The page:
The phylum Arthropoda contains almost a million species of free-living or parasitic animals and includes crustaceans, spiders and insects, as well as many smaller groups. Humans and arthropods have been living and evolving together for all of our history. According to one study, household pests frequently found in homes are German cockroaches, subterranean termites (28% of houses), and fleas (10% of houses). Larger cockroaches, such as smoky brown and American cockroaches. However, the American cockroach (which is the only of the two considered a true pest) is only recovered from some homes. Some pest species are less common than other such as pillbugs (78%) and springtails (78%).4
The arthropod's exoskeleton, which is jointed to allow movement, is hardened and does not grow with the animal. As a result, it must be periodically shed (a process known as ecdysis) in order to allow growth. The arthropod body is usually divided into head, thorax and abdomen although in some groups there may be no clear distinction between the three regions. The head and thorax may be fused, forming a cephalothorax, or the abdomen may be reduced in size. The head often carries feeding and sensory appendages. Each segment of he body usually has a pair of jointed appendages, which are modified for specific functions in different species.
Arthropods have a body cavity (coelom), but it is small and contains only gonads and excretory organs. The other internal cavities form a hemocoele (blood cavity). The circulatory system is open, with a dorsally situated heart. The digestive system consists of a gut that runs from the mouth to the anus. The foregut and hindgut are lined with chitin and are shed at ecdysis. The nervous system has a dorsally positioned brain and a ventral nerve cord which has branches called ganglia. Tactile bristles are also a common feature. Eyes, which may be simple or compound are unique to arthropods and allow the formation of a highly-defined image.
The animals in the class Chilopoda are commonly known as centipedes and those in class Diplopoda as millipedes. Their body is also segmented, but is usually cylindrical. Millipedes and centipedes are found mainly in damp conditions such as rotting logs or in leaf litter, because they do not possess a waxy cuticle with which to reduce water loss. Both groups have separate sexes, and the female lays eggs which are fertilized by the male. Some species lay in the eggs in a "nest" where they are guarded by the female, but others, such as the centipede Lithobius, lay one egg at a time and then leave it.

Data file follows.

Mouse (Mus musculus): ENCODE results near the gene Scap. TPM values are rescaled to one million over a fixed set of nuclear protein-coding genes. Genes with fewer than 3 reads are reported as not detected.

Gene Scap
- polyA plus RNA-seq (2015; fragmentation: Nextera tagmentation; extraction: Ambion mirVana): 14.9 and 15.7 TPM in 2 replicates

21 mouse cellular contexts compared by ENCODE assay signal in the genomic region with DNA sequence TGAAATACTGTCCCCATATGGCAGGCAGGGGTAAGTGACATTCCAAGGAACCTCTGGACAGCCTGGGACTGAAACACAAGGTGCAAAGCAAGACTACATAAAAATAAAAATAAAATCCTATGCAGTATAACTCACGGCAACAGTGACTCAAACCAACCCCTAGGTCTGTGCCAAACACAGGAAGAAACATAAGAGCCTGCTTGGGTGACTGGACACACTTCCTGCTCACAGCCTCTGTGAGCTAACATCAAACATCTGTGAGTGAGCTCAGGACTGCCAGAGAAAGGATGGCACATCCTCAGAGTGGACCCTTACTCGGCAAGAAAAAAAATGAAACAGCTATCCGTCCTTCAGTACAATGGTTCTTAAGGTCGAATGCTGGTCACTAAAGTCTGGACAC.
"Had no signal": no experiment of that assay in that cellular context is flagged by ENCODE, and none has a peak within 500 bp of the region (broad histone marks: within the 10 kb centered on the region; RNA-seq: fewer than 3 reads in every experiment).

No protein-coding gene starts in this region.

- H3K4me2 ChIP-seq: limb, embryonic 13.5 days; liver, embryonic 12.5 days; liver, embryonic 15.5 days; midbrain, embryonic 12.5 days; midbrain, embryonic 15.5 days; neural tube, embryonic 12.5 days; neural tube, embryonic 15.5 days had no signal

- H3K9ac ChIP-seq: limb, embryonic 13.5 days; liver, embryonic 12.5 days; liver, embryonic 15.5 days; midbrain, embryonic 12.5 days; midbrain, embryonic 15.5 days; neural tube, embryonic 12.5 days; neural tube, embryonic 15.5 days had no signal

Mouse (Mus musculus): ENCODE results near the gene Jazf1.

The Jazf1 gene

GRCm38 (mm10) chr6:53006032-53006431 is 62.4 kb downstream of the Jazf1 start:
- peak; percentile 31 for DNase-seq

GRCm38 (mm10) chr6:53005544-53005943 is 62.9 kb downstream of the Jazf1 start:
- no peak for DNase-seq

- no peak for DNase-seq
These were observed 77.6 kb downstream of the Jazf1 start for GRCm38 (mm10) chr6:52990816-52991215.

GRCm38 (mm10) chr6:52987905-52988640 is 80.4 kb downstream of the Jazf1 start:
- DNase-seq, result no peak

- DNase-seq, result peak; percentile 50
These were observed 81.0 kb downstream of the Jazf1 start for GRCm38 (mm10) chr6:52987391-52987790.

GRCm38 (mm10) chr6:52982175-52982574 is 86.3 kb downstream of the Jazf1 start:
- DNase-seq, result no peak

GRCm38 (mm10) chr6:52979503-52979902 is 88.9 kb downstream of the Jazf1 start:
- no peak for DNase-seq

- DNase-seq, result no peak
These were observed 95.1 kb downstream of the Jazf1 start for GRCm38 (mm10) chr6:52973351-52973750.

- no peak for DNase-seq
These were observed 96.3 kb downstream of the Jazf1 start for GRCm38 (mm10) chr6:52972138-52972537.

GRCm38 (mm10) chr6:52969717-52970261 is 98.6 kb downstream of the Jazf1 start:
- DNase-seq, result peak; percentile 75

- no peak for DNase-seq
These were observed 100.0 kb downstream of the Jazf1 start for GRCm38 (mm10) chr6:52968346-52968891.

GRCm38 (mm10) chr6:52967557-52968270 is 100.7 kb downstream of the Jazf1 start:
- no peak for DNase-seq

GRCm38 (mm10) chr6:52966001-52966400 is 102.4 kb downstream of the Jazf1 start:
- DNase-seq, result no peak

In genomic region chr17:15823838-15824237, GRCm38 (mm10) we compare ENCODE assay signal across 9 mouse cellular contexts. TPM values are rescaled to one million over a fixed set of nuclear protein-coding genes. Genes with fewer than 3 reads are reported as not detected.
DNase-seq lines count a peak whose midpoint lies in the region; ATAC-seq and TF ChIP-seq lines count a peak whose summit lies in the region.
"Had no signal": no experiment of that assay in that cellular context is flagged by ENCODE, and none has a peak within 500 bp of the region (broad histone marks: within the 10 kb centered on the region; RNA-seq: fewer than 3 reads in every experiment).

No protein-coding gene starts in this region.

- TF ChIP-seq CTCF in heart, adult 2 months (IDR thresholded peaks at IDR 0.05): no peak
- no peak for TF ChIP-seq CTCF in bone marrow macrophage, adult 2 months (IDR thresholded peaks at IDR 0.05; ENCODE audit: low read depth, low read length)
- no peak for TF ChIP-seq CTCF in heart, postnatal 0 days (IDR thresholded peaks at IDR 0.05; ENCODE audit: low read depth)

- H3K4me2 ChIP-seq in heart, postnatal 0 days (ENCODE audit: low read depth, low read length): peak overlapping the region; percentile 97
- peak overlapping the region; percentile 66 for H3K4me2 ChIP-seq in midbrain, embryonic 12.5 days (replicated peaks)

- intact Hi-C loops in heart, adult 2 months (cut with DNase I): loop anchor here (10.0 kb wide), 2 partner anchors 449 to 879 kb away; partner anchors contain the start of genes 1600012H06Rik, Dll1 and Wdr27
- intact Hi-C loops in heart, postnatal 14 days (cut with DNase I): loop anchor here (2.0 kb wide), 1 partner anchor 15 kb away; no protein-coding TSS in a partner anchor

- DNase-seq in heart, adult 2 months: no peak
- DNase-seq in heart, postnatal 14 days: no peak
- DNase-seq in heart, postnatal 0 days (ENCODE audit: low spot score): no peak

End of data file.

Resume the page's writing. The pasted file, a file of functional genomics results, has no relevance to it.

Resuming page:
Centipedes have one pair of antennae on the head, a pair of mandibles and two pairs of maxillae, in contrasts to millipedes which have at least the front pair of maxillae modified to form a lower lip. Centipedes have eyes that may be simple ocelli (a cluster of photoreceptors) or modified compound eyes. Centipedes are flattened and divided into a large number of segments, each of which, apart from the first, carries a pair of long, slender, walking legs. Millipedes are vegetarian scavengers.
Each segment of a centipede's body possesses a single pair of legs. Emanating from the head is a pair of sensorial antennae, and its three pairs of mouthparts, consisting of paired mandibulae with teeth, maxillae, and palps. Located behind its head, this arthropod's first pair of legs has evolved into a pair of fangs. Although a rare occurrence, when it does bite its victims, the centipede ejects its venom, which is not generally toxic, although it may cause extreme pain to humans.
Despite their name, horseshoe crabs (subclass Xiphosura) are not crabs at all, but primitive marine arthropods. They are the only living group of the class Merostomata, of which only five species remain. The body is divided into three main regions: the horseshoe-shaped prosoma (fused head and thorax), covered by a thick shell, or carapace, and ending in a long, pointed tail called a telson. On the ventral surface of the prosoma is a mouth with a pair of pincerlike feeding appendages called chelicerae, and five pairs of walking legs. The nervous system is well-developed, but the eyes are not; they can detect movement, although they cannot form an image.
The class Pycnogonids contains about 600 species of carnivorous marine animals known as sea spiders. They feed on corals and sponges, and are found in all marine waters. The similarity of these animals to true spiders is only superficial. Pycnogonids have a segmented abdomen and legs which end in claws, whereas spiders do not have these chracteristics.